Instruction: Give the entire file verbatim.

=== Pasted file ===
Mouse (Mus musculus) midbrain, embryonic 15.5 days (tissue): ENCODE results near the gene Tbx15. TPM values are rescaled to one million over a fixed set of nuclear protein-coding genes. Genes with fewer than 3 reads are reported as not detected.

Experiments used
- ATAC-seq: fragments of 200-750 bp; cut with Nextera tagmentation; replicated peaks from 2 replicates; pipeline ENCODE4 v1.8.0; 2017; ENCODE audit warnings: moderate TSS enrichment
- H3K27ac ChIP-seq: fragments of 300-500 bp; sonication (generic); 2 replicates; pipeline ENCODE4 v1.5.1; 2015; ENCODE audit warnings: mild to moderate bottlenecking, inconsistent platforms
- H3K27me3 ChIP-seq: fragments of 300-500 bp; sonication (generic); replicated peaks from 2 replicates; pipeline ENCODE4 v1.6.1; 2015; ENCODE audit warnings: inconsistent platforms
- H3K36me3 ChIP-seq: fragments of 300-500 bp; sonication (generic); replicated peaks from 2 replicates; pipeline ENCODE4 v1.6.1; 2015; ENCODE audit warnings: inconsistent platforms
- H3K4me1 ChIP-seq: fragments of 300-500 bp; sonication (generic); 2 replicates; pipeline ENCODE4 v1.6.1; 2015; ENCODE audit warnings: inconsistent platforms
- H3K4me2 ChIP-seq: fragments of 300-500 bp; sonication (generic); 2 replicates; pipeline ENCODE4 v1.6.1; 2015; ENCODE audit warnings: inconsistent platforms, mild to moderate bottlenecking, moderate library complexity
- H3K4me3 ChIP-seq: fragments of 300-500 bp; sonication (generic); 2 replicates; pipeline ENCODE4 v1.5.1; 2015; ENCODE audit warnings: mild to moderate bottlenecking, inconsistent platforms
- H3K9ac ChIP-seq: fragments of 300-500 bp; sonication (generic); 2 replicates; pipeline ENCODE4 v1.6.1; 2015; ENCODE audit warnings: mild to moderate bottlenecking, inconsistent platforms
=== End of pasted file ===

Mouse (Mus musculus) midbrain, embryonic 15.5 days (tissue): ENCODE results near the gene Tbx15. TPM values are rescaled to one million over a fixed set of nuclear protein-coding genes. Genes with fewer than 3 reads are reported as not detected.

Experiments used
- ATAC-seq: fragments of 200-750 bp; cut with Nextera tagmentation; replicated peaks from 2 replicates; pipeline ENCODE4 v1.8.0; 2017; ENCODE audit warnings: moderate TSS enrichment
- H3K27ac ChIP-seq: fragments of 300-500 bp; sonication (generic); 2 replicates; pipeline ENCODE4 v1.5.1; 2015; ENCODE audit warnings: mild to moderate bottlenecking, inconsistent platforms
- H3K27me3 ChIP-seq: fragments of 300-500 bp; sonication (generic); replicated peaks from 2 replicates; pipeline ENCODE4 v1.6.1; 2015; ENCODE audit warnings: inconsistent platforms
- H3K36me3 ChIP-seq: fragments of 300-500 bp; sonication (generic); replicated peaks from 2 replicates; pipeline ENCODE4 v1.6.1; 2015; ENCODE audit warnings: inconsistent platforms
- H3K4me1 ChIP-seq: fragments of 300-500 bp; sonication (generic); 2 replicates; pipeline ENCODE4 v1.6.1; 2015; ENCODE audit warnings: inconsistent platforms
- H3K4me2 ChIP-seq: fragments of 300-500 bp; sonication (generic); 2 replicates; pipeline ENCODE4 v1.6.1; 2015; ENCODE audit warnings: inconsistent platforms, mild to moderate bottlenecking, moderate library complexity
- H3K4me3 ChIP-seq: fragments of 300-500 bp; sonication (generic); 2 replicates; pipeline ENCODE4 v1.5.1; 2015; ENCODE audit warnings: mild to moderate bottlenecking, inconsistent platforms
- H3K9ac ChIP-seq: fragments of 300-500 bp; sonication (generic); 2 replicates; pipeline ENCODE4 v1.6.1; 2015; ENCODE audit warnings: mild to moderate bottlenecking, inconsistent platforms